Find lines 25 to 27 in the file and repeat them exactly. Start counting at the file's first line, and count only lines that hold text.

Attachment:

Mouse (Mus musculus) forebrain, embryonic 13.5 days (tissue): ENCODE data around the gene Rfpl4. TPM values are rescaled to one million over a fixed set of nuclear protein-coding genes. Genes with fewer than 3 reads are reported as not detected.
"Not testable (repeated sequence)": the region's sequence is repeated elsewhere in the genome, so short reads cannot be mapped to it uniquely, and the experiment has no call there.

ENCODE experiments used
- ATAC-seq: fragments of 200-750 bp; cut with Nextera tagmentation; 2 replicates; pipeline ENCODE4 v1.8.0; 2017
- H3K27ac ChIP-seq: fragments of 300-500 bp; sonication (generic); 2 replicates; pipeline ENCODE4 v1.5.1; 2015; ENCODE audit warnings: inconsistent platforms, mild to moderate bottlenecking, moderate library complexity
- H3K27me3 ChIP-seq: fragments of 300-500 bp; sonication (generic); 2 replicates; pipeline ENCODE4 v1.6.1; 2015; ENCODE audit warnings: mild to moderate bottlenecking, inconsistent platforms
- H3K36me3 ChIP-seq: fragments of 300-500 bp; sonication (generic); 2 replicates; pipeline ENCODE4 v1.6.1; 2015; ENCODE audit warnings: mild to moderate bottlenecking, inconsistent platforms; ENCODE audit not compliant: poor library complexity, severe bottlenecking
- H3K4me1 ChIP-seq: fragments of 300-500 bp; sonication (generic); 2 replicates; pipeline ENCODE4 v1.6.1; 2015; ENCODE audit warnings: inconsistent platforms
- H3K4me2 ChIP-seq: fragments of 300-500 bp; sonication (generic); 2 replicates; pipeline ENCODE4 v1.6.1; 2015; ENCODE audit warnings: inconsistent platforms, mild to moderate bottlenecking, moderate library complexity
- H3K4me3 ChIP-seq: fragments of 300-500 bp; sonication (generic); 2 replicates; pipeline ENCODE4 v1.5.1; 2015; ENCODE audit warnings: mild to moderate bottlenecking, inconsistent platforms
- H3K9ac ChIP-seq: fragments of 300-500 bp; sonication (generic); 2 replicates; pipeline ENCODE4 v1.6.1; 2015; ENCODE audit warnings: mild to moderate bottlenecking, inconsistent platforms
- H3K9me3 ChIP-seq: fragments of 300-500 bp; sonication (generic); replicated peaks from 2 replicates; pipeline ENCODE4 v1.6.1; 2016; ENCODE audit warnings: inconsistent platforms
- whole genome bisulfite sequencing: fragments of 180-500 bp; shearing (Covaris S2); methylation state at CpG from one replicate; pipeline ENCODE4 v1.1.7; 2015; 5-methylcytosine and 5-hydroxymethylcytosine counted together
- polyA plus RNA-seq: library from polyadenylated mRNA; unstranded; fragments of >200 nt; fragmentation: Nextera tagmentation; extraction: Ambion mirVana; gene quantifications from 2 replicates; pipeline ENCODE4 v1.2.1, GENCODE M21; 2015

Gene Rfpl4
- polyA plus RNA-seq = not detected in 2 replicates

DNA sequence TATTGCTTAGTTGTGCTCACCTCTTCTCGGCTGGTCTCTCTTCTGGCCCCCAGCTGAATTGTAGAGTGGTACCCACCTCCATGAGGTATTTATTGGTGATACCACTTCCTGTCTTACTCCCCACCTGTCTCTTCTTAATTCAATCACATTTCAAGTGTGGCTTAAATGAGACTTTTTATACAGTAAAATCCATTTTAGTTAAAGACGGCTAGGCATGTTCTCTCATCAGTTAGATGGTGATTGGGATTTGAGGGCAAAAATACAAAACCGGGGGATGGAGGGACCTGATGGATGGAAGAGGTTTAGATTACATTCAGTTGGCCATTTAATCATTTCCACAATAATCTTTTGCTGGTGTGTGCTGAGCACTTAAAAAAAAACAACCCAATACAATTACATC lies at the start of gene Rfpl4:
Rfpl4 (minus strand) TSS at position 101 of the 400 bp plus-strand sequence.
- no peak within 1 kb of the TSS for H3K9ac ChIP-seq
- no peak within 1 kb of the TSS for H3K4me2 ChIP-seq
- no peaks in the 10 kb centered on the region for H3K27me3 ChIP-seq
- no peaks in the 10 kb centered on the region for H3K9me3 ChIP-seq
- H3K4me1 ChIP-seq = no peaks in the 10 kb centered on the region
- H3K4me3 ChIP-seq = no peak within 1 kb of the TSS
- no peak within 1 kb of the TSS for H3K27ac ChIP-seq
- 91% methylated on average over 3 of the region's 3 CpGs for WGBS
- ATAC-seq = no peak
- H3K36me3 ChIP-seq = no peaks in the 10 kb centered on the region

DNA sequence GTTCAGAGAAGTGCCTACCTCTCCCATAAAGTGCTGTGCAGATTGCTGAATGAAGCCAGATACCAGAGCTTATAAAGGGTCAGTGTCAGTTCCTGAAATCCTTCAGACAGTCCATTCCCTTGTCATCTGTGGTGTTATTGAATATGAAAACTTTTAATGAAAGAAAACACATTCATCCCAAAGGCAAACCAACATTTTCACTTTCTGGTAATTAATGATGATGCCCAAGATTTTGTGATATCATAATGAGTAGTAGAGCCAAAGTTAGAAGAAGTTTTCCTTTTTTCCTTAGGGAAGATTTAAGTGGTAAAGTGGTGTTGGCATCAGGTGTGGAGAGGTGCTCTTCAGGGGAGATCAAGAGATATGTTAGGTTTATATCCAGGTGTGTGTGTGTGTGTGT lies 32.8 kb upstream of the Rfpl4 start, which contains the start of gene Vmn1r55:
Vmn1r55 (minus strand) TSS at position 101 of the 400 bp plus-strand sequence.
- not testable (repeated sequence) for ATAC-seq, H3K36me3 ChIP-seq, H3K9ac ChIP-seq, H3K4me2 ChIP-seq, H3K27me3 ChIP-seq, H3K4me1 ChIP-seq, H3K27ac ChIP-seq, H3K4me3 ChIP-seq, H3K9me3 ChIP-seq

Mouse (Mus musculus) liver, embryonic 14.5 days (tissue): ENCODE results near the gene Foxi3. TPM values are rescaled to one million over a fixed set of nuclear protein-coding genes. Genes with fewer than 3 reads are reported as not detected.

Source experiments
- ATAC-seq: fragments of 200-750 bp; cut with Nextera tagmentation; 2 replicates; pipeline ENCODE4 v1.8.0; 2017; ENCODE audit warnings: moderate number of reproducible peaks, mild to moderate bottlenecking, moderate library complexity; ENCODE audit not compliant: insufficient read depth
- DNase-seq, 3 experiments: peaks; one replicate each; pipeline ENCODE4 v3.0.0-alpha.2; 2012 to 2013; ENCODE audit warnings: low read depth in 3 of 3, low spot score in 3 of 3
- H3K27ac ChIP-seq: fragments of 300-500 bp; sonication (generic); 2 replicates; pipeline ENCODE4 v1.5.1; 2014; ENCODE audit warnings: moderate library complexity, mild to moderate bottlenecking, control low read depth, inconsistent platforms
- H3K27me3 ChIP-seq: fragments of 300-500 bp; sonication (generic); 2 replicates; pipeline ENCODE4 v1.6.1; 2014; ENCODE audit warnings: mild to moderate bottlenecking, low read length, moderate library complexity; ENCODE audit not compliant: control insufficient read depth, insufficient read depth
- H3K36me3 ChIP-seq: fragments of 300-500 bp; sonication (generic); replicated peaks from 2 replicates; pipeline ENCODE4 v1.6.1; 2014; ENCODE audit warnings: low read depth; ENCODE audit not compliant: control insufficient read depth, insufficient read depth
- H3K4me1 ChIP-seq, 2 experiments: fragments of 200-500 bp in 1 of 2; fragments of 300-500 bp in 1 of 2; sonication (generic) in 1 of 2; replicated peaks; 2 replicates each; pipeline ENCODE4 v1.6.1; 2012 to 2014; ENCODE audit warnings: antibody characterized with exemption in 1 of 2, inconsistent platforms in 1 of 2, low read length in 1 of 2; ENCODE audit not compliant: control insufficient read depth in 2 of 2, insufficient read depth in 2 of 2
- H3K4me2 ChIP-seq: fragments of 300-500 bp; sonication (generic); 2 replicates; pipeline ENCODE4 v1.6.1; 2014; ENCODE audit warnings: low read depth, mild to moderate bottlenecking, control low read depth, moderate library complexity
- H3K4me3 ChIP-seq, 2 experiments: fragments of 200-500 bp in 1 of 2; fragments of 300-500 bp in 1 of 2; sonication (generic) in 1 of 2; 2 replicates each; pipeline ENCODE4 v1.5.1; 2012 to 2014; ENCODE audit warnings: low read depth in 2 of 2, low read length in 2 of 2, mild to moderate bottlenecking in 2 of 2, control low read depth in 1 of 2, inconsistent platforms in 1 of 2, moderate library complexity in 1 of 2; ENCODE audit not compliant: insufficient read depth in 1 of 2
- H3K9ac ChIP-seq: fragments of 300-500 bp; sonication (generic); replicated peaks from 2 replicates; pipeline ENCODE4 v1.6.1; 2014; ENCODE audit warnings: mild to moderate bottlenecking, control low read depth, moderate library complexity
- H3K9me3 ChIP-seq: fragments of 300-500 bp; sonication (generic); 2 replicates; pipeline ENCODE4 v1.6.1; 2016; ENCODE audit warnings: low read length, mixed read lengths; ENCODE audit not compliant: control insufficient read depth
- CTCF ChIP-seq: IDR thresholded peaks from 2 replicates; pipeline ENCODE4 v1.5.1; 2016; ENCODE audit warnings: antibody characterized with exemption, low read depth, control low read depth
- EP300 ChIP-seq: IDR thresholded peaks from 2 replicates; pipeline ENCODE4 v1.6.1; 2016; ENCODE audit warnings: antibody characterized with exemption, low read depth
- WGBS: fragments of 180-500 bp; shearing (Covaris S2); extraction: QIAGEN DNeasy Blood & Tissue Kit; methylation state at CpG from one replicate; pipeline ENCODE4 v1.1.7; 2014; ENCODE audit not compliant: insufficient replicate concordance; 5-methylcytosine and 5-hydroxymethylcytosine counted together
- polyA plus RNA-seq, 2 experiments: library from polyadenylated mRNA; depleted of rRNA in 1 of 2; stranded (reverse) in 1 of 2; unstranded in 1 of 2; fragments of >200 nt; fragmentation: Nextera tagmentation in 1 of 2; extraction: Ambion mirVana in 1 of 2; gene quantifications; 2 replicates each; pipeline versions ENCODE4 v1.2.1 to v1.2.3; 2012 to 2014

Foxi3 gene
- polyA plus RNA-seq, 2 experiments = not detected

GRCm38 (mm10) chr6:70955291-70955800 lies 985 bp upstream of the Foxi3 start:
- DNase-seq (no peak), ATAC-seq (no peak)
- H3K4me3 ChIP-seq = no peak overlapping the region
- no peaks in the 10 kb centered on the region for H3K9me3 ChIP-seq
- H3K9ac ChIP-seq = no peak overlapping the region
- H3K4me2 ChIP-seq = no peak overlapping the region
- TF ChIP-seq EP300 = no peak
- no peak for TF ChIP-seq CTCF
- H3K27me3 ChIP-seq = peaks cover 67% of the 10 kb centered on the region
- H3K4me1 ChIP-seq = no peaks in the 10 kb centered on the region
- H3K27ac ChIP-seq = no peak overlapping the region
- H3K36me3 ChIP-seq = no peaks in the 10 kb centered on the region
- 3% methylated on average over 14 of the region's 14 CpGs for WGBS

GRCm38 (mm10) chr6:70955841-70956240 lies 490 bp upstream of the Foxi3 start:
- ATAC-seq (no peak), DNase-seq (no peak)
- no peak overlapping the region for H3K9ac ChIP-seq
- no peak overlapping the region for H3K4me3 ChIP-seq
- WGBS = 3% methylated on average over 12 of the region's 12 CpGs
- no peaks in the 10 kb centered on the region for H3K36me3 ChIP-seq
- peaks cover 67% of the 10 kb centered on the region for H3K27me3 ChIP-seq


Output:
- no peak within 1 kb of the TSS for H3K27ac ChIP-seq
- 91% methylated on average over 3 of the region's 3 CpGs for WGBS
- ATAC-seq = no peak